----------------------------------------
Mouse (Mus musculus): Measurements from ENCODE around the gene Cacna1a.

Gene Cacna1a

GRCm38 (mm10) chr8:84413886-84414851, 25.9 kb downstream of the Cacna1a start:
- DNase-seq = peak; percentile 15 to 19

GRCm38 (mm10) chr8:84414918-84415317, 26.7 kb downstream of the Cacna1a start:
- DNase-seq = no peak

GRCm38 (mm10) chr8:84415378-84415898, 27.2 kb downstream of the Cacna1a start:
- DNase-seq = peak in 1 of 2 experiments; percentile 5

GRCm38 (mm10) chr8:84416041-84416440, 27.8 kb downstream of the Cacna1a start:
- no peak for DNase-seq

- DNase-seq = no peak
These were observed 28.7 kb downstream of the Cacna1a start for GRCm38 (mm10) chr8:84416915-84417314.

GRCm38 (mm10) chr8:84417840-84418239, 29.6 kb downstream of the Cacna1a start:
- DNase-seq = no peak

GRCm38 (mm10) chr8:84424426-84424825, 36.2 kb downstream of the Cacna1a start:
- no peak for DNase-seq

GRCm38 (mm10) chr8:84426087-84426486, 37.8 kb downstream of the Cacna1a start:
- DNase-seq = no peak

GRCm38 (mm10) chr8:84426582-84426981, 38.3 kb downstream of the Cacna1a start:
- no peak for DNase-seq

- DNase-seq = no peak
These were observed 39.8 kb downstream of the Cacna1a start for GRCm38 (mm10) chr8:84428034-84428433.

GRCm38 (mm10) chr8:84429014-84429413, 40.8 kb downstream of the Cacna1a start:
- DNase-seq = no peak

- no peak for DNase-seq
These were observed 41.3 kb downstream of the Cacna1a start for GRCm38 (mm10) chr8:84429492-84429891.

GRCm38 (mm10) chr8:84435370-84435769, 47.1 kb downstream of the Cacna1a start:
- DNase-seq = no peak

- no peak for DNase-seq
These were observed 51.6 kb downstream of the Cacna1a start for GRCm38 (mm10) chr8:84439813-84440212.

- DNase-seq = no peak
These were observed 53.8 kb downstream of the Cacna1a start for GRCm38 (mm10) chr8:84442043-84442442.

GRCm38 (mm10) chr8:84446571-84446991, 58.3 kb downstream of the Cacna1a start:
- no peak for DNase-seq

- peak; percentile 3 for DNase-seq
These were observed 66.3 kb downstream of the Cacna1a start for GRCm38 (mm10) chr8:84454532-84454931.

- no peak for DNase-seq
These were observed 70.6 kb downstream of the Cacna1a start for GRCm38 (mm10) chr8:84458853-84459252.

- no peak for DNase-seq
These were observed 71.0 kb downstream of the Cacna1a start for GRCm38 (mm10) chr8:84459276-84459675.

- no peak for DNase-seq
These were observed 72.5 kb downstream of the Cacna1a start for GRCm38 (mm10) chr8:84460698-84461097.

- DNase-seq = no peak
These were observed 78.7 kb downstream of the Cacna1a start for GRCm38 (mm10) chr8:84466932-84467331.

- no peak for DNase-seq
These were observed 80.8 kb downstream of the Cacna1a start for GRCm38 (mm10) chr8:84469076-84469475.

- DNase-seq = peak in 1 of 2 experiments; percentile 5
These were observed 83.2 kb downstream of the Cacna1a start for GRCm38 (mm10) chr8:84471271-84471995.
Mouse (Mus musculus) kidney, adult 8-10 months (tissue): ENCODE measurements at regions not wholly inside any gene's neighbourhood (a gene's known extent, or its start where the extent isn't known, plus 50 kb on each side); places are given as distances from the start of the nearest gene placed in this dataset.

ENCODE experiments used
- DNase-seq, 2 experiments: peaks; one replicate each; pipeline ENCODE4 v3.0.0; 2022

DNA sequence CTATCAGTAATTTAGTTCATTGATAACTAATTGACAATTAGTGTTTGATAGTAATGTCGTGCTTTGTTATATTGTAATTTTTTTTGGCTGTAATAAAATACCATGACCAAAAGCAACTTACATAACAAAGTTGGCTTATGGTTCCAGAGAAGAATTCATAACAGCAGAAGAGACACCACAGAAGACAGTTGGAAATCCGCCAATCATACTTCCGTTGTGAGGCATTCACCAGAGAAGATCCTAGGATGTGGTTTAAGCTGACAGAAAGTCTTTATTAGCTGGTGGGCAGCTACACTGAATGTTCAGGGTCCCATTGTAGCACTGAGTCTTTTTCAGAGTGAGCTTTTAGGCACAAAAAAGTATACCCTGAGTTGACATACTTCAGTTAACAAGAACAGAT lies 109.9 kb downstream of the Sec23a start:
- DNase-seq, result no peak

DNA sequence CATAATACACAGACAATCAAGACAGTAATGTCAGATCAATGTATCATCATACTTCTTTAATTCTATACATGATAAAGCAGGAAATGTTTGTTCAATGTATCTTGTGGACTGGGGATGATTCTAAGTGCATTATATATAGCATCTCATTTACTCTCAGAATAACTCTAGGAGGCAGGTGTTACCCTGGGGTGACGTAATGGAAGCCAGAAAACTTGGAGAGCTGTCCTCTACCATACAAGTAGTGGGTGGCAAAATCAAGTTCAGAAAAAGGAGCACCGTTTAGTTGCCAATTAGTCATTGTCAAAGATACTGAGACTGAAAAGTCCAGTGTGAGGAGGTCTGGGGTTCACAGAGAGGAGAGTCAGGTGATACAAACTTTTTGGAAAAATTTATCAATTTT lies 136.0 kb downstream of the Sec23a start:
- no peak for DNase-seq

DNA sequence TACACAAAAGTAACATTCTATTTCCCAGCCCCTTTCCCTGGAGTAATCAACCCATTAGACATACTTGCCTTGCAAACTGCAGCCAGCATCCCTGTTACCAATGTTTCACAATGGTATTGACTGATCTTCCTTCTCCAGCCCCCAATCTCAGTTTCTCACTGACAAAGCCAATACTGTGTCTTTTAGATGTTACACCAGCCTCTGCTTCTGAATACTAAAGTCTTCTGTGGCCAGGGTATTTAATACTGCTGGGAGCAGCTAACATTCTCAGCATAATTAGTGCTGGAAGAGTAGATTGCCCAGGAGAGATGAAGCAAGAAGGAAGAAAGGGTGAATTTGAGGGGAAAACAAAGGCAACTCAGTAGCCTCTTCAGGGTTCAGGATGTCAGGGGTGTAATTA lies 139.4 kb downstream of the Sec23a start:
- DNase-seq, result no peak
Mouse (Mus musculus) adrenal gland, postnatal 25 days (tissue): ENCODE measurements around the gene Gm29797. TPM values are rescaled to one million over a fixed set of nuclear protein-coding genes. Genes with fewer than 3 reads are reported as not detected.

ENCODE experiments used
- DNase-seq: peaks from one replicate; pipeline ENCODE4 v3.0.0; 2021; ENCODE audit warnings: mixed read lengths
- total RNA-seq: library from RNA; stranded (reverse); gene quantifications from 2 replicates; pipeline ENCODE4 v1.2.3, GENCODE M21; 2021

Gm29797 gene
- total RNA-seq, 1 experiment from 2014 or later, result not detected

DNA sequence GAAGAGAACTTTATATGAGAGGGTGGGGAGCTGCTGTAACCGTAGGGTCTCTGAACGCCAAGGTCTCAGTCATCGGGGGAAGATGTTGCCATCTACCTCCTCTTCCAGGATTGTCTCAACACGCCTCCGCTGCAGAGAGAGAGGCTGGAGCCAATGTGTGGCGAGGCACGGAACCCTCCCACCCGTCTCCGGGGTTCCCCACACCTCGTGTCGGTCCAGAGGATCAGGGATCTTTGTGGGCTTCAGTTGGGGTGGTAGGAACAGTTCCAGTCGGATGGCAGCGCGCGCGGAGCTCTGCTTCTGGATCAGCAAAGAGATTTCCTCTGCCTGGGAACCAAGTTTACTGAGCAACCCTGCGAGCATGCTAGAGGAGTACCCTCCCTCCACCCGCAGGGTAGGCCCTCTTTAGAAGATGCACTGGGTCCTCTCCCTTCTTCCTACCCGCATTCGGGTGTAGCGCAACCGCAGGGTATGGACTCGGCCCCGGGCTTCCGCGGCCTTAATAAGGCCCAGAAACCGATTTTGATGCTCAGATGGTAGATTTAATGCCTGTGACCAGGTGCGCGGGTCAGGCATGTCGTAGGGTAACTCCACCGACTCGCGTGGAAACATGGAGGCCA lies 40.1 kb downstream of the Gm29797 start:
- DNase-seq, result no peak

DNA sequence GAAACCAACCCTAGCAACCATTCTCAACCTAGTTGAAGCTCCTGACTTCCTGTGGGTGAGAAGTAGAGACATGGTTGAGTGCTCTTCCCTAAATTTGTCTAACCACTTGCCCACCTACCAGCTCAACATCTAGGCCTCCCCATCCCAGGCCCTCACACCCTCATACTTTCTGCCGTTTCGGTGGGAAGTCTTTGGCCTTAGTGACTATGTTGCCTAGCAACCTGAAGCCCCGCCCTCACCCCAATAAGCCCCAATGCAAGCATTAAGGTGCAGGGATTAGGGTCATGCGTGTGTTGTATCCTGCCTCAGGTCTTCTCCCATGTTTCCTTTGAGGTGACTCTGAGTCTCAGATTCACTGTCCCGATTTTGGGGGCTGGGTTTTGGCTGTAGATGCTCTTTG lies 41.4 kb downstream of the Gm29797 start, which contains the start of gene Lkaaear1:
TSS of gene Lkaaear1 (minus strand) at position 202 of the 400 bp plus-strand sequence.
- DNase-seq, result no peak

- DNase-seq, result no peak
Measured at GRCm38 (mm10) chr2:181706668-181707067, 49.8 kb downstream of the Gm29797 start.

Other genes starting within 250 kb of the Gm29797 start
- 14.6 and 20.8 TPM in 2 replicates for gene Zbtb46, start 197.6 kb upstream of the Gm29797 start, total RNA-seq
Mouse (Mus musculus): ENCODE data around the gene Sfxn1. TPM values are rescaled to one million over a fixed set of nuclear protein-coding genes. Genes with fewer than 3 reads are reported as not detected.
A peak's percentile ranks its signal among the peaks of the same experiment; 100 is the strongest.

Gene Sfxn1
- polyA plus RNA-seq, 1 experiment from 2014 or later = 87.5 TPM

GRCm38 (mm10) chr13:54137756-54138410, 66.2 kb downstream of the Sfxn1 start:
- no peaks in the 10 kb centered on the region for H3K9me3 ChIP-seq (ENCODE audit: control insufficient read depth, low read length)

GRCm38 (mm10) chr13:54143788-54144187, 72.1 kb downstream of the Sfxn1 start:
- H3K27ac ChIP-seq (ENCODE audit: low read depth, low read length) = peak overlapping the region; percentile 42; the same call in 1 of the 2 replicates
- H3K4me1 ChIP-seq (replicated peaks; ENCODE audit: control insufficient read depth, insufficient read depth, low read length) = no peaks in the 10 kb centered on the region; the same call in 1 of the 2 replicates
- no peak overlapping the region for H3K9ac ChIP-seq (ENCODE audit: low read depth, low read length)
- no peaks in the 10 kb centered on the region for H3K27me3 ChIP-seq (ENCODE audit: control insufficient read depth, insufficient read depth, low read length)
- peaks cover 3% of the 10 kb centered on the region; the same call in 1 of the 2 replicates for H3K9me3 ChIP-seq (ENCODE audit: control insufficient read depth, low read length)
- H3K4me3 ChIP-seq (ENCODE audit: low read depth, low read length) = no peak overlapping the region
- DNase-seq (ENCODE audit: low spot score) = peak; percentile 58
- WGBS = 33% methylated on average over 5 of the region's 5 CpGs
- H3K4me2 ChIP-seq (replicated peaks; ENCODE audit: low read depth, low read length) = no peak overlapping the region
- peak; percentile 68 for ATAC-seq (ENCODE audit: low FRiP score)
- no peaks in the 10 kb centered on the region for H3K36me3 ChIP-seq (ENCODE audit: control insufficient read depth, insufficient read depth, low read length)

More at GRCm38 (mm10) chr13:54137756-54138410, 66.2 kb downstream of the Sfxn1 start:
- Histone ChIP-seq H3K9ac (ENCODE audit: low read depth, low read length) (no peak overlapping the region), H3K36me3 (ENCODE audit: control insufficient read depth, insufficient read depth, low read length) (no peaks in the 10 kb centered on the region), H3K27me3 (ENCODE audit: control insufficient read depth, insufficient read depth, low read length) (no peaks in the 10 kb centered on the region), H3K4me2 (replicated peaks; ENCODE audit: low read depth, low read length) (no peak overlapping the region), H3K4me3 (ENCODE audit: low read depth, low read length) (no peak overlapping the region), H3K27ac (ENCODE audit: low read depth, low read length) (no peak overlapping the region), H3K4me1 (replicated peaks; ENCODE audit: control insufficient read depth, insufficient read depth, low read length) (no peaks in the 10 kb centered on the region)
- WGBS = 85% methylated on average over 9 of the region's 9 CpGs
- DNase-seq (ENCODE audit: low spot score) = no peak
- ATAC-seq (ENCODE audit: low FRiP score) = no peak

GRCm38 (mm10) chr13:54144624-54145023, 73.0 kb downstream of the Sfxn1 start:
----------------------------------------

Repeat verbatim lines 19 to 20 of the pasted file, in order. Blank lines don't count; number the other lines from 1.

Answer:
GRCm38 (mm10) chr8:84426582-84426981, 38.3 kb downstream of the Cacna1a start:
- no peak for DNase-seq